Images of Southern Africa - Informal sector
The informal sector
Geographers use the term â€˜informal sectorâ€™ to refer to work carried out outside the â€˜formalâ€™ sector. It includes work such as petty (small-scale) trading, self-employment, casual and irregular work. It is unregulated, relatively labour intensive, exists outside the tax system and is often illegal. Such work is increasing throughout the world.
There are problems associated with using this term: it suggests that all work can be neatly subdivided into either â€˜formalâ€™ or â€˜informalâ€™, and its use has also encouraged governments and planners to look down on the informal sector thus undervaluing its contribution to a nationâ€™s economy. A less value-laden term, such as parallel traders, is preferred when referring to activities such as that carried out by the woman in the photograph.
Three aspects of the informal sector in South Africa make it unusual. Firstly, it is relatively small when compared with many other developing countries; estimates by the United Nation’s International Labour Organisation suggest that globally percentages vary from 20% to 70%. For example, in Kumasi, Ghana, the sector is estimated to be as high as 70% of the workforce; in Lagos, Nigeria, 50% and in Nairobi, Kenya, 44%. The figure for South Africa is around 12%.
Secondly, the South African informal sector is predominantly made up of women. This is a direct consequence of the migration of males into the formal sector, which includes mining. There is also marked gender division in informal activity; with women concentrated in low-profit activities (such as street trading, food preparation, childcare and dressmaking) while more profitable work (such as metal production, wood processing and transport enterprises) tends to have male proprietors.
Thirdly, with the rapid increase in unemployment in South Africa (now estimated to be around 40% of the workforce), informal sector work is increasing as individuals and families struggle to survive.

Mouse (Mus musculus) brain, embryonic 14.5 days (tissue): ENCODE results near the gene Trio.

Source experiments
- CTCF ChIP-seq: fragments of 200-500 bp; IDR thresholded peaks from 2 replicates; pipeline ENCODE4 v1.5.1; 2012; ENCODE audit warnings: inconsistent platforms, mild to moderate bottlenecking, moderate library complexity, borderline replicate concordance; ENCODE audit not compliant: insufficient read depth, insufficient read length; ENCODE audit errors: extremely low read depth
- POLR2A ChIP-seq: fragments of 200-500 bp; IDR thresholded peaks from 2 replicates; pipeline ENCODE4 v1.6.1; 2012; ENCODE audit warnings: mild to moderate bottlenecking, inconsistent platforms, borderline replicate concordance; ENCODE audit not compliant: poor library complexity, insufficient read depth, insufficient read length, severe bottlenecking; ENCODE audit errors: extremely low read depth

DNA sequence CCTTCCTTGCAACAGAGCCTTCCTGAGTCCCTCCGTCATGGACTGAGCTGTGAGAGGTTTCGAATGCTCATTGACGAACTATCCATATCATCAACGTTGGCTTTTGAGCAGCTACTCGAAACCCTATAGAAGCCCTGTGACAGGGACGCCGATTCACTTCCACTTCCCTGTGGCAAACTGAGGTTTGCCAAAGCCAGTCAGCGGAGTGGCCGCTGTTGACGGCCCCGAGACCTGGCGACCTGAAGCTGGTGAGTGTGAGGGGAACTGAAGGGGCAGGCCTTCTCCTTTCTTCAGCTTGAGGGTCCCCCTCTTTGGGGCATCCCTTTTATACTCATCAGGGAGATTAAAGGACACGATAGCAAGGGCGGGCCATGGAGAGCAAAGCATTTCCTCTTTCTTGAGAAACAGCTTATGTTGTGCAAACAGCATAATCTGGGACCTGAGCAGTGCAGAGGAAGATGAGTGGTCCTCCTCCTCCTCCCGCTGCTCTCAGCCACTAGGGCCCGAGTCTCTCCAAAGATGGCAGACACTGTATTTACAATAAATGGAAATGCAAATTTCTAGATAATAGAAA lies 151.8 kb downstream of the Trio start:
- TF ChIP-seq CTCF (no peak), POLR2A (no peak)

This woman is selling a variety of fruit in a street in Umtata. She has either obtained the fruit from a market trader or brought it from her village in the early morning. While her returns will be low, the income from the fruit will have a significant value to her. The woman will have carefully chosen this location in order to maximise her sales, perhaps siting herself near a bus or railway station.
The photograph also illustrates an interesting set of graffiti on the wall behind the woman. ‘Save It’ in large letters obviously refers to water and, further along the wall, is the additional exhortation ‘To have H2O is your right but to save water it’s your responsibility’ (see Collecting Water 1 and Collecting Water 2).
Ideas for further exploration:
- An informal sector exists in every country. Make a list of examples of possible informal sector employment in the UK and compare it with those described above.
- Arguments can be made both for and against informal sector employment. In a group, set up a role play in which two of you play the woman in the photograph and two others take the role of the Chief of Urban Planning for a city. Argue the case from your own viewpoints and reach a decision as to the value or otherwise of the informal sector to the economy of the city.
Free access to subscribers